Pioneers of television: Lynda Carter defied all odds—here is her today

Female action heroines were uncommon while I was growing up, which may explain why Lynda Carter became a legend after appearing as Wonder Woman in 1975.

For many children, she was a hero for a long time. In the 1970s, many girls would pretend to be Wonder Woman by wearing their mother’s tiara and using a tea towel as a cape.

Lynda was one of the world’s most gorgeous ladies. She is, in my perspective, still…

When I hear the name Lynda Carter, I immediately think of her iconic performance as Wonder Woman. In the 1970s, when the women’s liberation movement was at its peak, the TV show was one of the few Hollywood shows with a female lead.

Lynda was a natural fit for the part in many respects. She was brilliant, beautiful, and had class to match her great sense of humor.

But Lynda had to get past a lot of problems before she got the job and shot to fame. For example, she lacked acting experience and battled with the producers.

Lynda Carter was born in Phoenix, Arizona, in 1951. She made her public television debut at the age of five when she appeared on Lew King’s Talent Show. Yet, as I grew older, another obsession took over: music. Lynda was a member of a band in high school. She began working extra as a 15-year-old by singing at a neighborhood pizza shop, earning $25 every weekend.

By then, her parents had split up, and she had had a hard time growing up. People were shocked when they saw Lynda as a child, and they often made comments about how tall she was.

The Wonder Woman star has always been tall, which gave her an early inferiority complex that she worked hard to overcome.

“All of these sentiments are carried over from when I was a child. I mean, I was rather tall! ‘Oh, are you tall?” someone would exclaim. I laugh and add, ‘Yes, I’m tall!’ I used to be a clown. “I felt like disintegrating jelly inside,” Lynda told reporters in 1979.

Lynda, on the other hand, complimented her upbringing. She attended church every Sunday, went on picnics with her sister, and had a mother who dreaded her “going Hollywood.”

“It was very moral, very middle-class, very old-fashioned, and quite good,” she remarked.

Miss World America
The Phoenix-born Carter did attend Arizona State University for a while, but after being voted “Most Talented,” she suddenly decided to quit. What’s the reason? She intended to devote her entire life to pursuing a profession in music.

Such plans, however, had to be amended quickly because Lynda had never made a name for herself as an artist.

Instead, in 1972, she won a small beauty pageant in Arizona, which opened new avenues for her. That same year, she represented her state by becoming Miss USA. Lynda also had the opportunity to represent her nation and participate in the 1972 Miss World pageant. She came in 15th place.

Lynda has minimized her beauty queen career in retrospect.

“I didn’t win anything. “They slap a flag on you, hang a crown on your head, and label you a beauty queen,” she explained.

She also described the experience as “awful” and “traumatic,” claiming that beauty pageants contain “built-in cruelty.”

Lynda studied acting at many New York acting schools in the early 1970s. She was determined to make it in show business and landed tiny roles in major TV shows like Starsky and Hutch and COS. But the competition in Hollywood was strong, and Lynda almost ran out of money while living in Los Angeles to pursue her goal.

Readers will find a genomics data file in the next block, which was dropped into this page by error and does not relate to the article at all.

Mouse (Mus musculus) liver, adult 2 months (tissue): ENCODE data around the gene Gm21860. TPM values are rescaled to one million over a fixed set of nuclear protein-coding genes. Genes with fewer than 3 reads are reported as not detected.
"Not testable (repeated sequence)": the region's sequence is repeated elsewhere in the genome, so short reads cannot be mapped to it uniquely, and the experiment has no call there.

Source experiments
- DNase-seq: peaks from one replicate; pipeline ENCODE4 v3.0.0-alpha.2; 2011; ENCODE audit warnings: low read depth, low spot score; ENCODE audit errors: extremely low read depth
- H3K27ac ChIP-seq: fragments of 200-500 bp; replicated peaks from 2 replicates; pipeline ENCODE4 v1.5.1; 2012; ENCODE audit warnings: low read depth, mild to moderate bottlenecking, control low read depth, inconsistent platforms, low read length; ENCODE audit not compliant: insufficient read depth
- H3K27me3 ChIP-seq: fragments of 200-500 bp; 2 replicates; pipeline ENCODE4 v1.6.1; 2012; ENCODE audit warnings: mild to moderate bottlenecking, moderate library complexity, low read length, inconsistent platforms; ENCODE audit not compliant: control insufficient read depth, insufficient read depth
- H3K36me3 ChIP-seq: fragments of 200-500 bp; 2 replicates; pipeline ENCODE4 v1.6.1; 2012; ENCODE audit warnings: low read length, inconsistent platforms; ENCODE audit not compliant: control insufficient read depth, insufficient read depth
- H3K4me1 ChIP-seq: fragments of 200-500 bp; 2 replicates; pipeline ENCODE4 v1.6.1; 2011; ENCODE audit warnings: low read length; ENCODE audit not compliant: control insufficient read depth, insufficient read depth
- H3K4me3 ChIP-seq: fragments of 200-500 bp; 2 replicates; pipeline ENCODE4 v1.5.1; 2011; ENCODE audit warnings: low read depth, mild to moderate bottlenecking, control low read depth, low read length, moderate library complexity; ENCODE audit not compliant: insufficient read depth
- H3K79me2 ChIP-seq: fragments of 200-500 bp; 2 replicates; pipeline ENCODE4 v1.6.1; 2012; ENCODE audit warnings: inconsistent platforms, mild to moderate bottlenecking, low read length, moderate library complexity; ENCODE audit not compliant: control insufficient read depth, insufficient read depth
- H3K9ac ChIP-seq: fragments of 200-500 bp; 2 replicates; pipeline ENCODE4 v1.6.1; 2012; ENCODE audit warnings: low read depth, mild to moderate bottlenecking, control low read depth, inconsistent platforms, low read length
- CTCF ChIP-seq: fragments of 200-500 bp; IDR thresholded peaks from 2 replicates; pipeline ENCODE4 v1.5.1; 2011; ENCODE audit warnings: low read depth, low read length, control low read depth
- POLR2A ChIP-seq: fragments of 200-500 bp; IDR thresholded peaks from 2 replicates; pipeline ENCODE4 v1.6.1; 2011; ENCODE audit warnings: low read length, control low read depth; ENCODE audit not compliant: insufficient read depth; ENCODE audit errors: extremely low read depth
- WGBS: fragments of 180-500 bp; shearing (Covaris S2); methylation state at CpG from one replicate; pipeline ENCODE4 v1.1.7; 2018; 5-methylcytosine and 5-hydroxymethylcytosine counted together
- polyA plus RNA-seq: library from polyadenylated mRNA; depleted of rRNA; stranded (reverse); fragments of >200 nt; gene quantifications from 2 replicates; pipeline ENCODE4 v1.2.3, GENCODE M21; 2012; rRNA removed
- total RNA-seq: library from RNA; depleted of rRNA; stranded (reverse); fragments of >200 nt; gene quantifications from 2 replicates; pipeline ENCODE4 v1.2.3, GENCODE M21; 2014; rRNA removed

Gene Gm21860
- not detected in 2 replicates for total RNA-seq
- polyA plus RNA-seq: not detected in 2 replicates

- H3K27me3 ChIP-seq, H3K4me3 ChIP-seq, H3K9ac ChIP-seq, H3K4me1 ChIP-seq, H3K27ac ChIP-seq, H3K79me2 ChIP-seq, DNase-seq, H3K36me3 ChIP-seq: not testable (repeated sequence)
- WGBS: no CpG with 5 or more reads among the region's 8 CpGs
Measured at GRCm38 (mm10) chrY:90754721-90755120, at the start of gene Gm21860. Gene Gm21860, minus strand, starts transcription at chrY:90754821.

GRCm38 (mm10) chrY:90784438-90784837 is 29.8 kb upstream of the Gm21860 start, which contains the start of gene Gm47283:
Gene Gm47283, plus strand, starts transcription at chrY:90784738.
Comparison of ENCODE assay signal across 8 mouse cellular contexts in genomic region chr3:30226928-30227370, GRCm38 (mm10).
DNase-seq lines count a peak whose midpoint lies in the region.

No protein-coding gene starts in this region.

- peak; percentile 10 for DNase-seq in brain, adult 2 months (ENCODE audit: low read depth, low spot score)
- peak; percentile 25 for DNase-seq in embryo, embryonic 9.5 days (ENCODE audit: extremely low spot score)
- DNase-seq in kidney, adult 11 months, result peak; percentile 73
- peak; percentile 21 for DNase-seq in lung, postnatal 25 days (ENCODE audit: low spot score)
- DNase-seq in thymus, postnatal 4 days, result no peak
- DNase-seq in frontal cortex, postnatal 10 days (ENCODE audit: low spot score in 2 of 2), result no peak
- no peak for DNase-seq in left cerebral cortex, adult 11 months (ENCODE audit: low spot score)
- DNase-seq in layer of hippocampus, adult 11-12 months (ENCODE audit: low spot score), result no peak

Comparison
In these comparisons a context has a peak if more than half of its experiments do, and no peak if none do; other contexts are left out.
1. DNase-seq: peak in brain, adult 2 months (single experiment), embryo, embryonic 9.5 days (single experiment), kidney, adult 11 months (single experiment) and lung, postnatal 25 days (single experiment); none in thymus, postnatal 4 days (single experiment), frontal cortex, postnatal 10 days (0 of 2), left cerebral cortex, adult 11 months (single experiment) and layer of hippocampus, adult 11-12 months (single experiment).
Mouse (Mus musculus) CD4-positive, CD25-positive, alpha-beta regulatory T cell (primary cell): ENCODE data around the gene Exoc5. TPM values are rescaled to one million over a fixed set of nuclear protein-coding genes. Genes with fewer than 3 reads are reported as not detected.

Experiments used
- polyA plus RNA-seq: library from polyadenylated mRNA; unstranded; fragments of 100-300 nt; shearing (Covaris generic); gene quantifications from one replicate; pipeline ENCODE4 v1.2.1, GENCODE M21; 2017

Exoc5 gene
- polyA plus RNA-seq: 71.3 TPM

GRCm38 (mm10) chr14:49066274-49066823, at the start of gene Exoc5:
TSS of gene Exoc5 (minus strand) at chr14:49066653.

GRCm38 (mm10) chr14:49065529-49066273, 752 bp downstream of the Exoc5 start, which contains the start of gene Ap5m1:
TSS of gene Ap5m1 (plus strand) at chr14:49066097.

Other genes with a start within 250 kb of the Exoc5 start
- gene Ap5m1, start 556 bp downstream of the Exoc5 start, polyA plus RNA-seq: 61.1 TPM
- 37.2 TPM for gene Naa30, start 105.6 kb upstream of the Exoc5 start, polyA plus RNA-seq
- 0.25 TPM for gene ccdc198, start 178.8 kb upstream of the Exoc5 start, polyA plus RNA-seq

Her finances were depleted, and she was ready to seek a “regular” job.

Her life altered, however, when she was cast as the lead in Wonder Woman in 1975. She was ready to leave for Arizona when her manager called to tell her that Joanna Cassidy had been turned down for the role of Diana Prince and her crime-fighting alter ego, Wonder Woman.

The 6-foot-tall beauty, who had only $25 in her bank account on the day she was cast, was overjoyed. The series was based on a superheroine that DC Comics created in 1941. Wonder Woman was one of the first female superheroes, and the series was a big hit with fans when it originally came out.

Wonder Woman’s creators, writer William Moulton Marston and illustrator Harry G. Peter believed that females, too, needed a hero. There was also a powerful declaration of female empowerment in the opening episode of the Wonder Woman TV series, which was very appropriate for the time.

50,000 feminists marched down New York City’s Fifth Avenue in the Women’s Strike for Equality March a few years before the series aired.

“Any culture that does not respect the feminine is condemned to ruin,” Wonder Woman said in one of the earliest episodes. Women are the future, and sisterhood is stronger than anything.”

Nevertheless, the feminist message was eventually watered down, much to Lynda Carter’s chagrin.

“The network feared Wonder Woman’s feminist remarks would turn off viewers—that they were “dangerous,” Carter told PBS.

Other indications suggested that things had not changed significantly in Hollywood. For example, the filmmakers desired to utilize a male stunt double (with a hairy chest and bulky muscles) while filming dangerous action scenes. Evidently, using a female stunt was thought unimaginable, which irritated Lynda.

“I can’t have that,” she stated flatly.

When Wonder Woman was supposed to hang from a flying helicopter in one episode, Lynda wanted to do the dangerous scene by herself. Following that protest, the producers agreed to hire a female stunt double.